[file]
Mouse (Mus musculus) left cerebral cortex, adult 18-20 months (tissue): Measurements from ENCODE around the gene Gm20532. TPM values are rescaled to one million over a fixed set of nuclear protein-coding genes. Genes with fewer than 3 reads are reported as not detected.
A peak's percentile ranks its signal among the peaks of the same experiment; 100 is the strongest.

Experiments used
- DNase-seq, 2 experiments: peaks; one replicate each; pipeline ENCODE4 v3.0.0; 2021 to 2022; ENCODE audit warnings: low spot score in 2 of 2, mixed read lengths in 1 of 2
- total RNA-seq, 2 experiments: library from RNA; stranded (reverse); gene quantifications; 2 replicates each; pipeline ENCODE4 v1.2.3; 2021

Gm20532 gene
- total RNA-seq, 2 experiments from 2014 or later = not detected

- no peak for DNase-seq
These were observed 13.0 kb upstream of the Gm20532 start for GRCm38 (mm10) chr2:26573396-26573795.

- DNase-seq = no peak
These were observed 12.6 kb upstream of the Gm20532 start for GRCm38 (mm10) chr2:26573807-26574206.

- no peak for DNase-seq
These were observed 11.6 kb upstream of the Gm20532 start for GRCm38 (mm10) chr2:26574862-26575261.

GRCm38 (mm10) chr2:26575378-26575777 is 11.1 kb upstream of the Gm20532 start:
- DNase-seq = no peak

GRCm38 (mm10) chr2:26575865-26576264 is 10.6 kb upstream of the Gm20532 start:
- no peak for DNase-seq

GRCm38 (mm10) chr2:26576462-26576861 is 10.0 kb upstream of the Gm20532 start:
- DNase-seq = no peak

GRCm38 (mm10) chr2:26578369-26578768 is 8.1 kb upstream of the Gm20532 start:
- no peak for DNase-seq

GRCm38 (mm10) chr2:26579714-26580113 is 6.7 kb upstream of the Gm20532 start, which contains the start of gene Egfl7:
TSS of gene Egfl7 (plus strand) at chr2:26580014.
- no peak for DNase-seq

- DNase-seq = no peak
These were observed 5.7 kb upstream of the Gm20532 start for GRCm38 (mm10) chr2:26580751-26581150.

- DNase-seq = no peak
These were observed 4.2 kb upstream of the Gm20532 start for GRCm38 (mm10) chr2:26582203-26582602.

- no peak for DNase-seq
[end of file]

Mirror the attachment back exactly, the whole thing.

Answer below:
Mouse (Mus musculus) left cerebral cortex, adult 18-20 months (tissue): Measurements from ENCODE around the gene Gm20532. TPM values are rescaled to one million over a fixed set of nuclear protein-coding genes. Genes with fewer than 3 reads are reported as not detected.
A peak's percentile ranks its signal among the peaks of the same experiment; 100 is the strongest.

Experiments used
- DNase-seq, 2 experiments: peaks; one replicate each; pipeline ENCODE4 v3.0.0; 2021 to 2022; ENCODE audit warnings: low spot score in 2 of 2, mixed read lengths in 1 of 2
- total RNA-seq, 2 experiments: library from RNA; stranded (reverse); gene quantifications; 2 replicates each; pipeline ENCODE4 v1.2.3; 2021

Gm20532 gene
- total RNA-seq, 2 experiments from 2014 or later = not detected

- no peak for DNase-seq
These were observed 13.0 kb upstream of the Gm20532 start for GRCm38 (mm10) chr2:26573396-26573795.

- DNase-seq = no peak
These were observed 12.6 kb upstream of the Gm20532 start for GRCm38 (mm10) chr2:26573807-26574206.

- no peak for DNase-seq
These were observed 11.6 kb upstream of the Gm20532 start for GRCm38 (mm10) chr2:26574862-26575261.

GRCm38 (mm10) chr2:26575378-26575777 is 11.1 kb upstream of the Gm20532 start:
- DNase-seq = no peak

GRCm38 (mm10) chr2:26575865-26576264 is 10.6 kb upstream of the Gm20532 start:
- no peak for DNase-seq

GRCm38 (mm10) chr2:26576462-26576861 is 10.0 kb upstream of the Gm20532 start:
- DNase-seq = no peak

GRCm38 (mm10) chr2:26578369-26578768 is 8.1 kb upstream of the Gm20532 start:
- no peak for DNase-seq

GRCm38 (mm10) chr2:26579714-26580113 is 6.7 kb upstream of the Gm20532 start, which contains the start of gene Egfl7:
TSS of gene Egfl7 (plus strand) at chr2:26580014.
- no peak for DNase-seq

- DNase-seq = no peak
These were observed 5.7 kb upstream of the Gm20532 start for GRCm38 (mm10) chr2:26580751-26581150.

- DNase-seq = no peak
These were observed 4.2 kb upstream of the Gm20532 start for GRCm38 (mm10) chr2:26582203-26582602.

- no peak for DNase-seq